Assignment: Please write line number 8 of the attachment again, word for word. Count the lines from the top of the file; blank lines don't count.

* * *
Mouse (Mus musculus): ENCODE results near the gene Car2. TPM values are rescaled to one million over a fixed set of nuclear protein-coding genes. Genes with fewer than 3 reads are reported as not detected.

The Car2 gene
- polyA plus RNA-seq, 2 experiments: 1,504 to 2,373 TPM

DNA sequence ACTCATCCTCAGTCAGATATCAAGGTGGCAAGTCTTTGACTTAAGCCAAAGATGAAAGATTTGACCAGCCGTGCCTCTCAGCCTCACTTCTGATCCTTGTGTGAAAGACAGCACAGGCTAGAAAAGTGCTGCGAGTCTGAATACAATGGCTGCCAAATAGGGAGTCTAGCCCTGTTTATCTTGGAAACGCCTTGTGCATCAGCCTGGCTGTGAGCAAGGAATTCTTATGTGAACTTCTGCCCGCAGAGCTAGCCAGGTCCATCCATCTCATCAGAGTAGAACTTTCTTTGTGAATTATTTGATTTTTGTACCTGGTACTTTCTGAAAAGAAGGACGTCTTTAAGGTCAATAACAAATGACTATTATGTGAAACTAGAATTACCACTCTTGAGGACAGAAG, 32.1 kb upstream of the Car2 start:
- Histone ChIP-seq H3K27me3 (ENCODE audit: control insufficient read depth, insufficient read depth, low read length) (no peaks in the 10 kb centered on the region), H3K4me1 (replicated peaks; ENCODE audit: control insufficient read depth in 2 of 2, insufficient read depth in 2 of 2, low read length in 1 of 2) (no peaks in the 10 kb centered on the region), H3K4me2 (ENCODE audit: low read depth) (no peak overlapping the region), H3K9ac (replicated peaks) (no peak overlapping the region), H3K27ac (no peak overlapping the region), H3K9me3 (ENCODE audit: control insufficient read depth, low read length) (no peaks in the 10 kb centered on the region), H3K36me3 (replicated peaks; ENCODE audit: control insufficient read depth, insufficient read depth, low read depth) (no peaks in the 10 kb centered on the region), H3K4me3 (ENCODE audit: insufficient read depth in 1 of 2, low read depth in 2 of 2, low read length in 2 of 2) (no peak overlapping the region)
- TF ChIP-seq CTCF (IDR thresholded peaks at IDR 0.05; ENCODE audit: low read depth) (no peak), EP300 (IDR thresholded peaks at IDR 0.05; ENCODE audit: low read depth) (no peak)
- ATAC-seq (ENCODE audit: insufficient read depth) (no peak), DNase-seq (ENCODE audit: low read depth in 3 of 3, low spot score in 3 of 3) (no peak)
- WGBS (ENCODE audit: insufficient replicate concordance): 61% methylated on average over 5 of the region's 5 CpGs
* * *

- WGBS (ENCODE audit: insufficient replicate concordance): 61% methylated on average over 5 of the region's 5 CpGs